Cloud Security

Introduction and Concepts

Created by Don Onwunumah / @teopeurt

What makes me Qualified?


Background...


  • Security Infrastructure Deployments for Finance and Governments
  • White/Black/GreyHat?
  • Information Security Researcher
  • Cryptanalyst
  • Developer
  • Realist
  • ...

...more



  • Data Scientist
  • Distributed Systems
  • Web & Mobile Engineer
  • ...

Security - Whats the Point?



"I think it’s important to recognize that you can’t have 100 per cent security..."

Linux is the Cloud

Sorry Windows

Linux Security Overview


User Accounts & Access Control
Encryption
Logging & Intrusion detection
Basic Security Sys Admin

Not Covered but relevant...

Network: Port Scanners
Protecting Data-in-Transit (TLS/SSL)
Internet Security


.. If too complicated, outsource it ..


Use a PAAS!


Let's Begin..


User Accounts



User Accounts and Access Controls

Root Account controls all user accounts and can lock out one or more accounts at any time.

User Directories are segregated from system areas and each other.

Users can generate their own files, install own programs.

Each user is given a home directory and hard disk space, separate from system areas and other users.

Encryption


Linux can encrypt data during transit, shielding it from outsiders.

Logging and Intrusion Detection


Linux can't predict when
your host will come under attack, but it can record the attacker's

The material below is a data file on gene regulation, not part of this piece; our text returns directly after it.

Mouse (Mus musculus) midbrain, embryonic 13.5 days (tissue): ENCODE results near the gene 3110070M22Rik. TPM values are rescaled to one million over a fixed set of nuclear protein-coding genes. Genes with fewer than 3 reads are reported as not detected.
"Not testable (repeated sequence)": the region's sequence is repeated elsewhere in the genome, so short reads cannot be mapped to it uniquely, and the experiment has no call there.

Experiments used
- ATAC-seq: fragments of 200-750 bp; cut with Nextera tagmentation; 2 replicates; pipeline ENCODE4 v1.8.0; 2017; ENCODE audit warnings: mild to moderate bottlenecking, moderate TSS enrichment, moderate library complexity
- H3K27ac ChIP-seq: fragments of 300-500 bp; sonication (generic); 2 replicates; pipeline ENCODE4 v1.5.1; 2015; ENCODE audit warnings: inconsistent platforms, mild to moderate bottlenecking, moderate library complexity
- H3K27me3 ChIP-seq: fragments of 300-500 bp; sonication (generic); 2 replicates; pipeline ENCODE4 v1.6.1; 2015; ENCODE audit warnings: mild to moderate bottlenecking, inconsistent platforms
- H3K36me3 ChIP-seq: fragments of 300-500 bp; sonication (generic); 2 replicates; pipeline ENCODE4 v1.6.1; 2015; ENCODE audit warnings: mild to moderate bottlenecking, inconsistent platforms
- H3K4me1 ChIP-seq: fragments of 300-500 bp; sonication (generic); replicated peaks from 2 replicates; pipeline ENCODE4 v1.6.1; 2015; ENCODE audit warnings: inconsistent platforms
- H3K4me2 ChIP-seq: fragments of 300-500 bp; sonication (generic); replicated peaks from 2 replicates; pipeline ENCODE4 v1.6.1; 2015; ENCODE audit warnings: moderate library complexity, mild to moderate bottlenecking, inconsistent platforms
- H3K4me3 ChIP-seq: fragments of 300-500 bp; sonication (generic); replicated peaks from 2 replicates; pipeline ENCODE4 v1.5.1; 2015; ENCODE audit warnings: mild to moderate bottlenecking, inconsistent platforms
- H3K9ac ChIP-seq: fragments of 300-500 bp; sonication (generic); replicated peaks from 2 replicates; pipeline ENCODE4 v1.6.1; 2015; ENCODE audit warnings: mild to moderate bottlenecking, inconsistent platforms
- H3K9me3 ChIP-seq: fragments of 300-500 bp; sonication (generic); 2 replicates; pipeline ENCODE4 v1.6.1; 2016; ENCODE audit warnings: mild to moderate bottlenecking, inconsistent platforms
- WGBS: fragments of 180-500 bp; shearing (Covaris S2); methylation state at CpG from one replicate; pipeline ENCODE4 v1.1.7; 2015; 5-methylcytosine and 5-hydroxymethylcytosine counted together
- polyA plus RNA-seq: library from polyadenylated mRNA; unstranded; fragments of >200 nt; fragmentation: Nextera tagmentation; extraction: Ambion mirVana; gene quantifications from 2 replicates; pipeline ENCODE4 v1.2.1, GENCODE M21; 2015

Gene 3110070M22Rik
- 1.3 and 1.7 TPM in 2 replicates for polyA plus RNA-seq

movements.

Basic Tips for Sys Admin



Minimize Packages to Minimize Vulnerability


    # /sbin/chkconfig --list |grep '3:on'

     # chkconfig serviceName off

     # yum -y remove package-name

     # sudo apt-get remove package-name         

Check Listening Network Ports



# netstat -tulpn         

Use Secure Shell(SSH)



    # vi /etc/ssh/sshd_config     

 - disable root login

 - only allow specific users

 - use version 2 protocol

Keep System updated


Centos/Redhat/
# yum updates
    # yum check-update     

Ubuntu/Debian
# apt-get update 

Enable Iptables (Firewall)


/etc/init.d/iptables – init script to start|stop|restart and save rulesets.
/etc/sysconfig/iptables – where Rulesets are saved.
/sbin/iptables – binary.


Review Logs Regularly

    
/var/log/message – Where whole system logs or current activity logs are available.
/var/log/auth.log – Authentication logs.
/var/log/kern.log – Kernel logs.
/var/log/cron.log – Crond logs (cron job).
/var/log/maillog – Mail server logs.
/var/log/boot.log – System boot log.
/var/log/mysqld.log – MySQL database server log file.
/var/log/secure – Authentication log.
/var/log/utmp or /var/log/wtmp : Login records file.
/var/log/yum.log: Yum log files.

Use SSH Keys


$ ssh-keygen -t rsa -C "your_email@example.com"
    # Creates a new ssh key, using the provided email as a label
    # Generating public/private rsa key pair.
    # Enter file in which to save the key (/Users/you/.ssh/id_rsa): [Press enter]
    $ ssh-add id_rsa     

Questions?

Thank You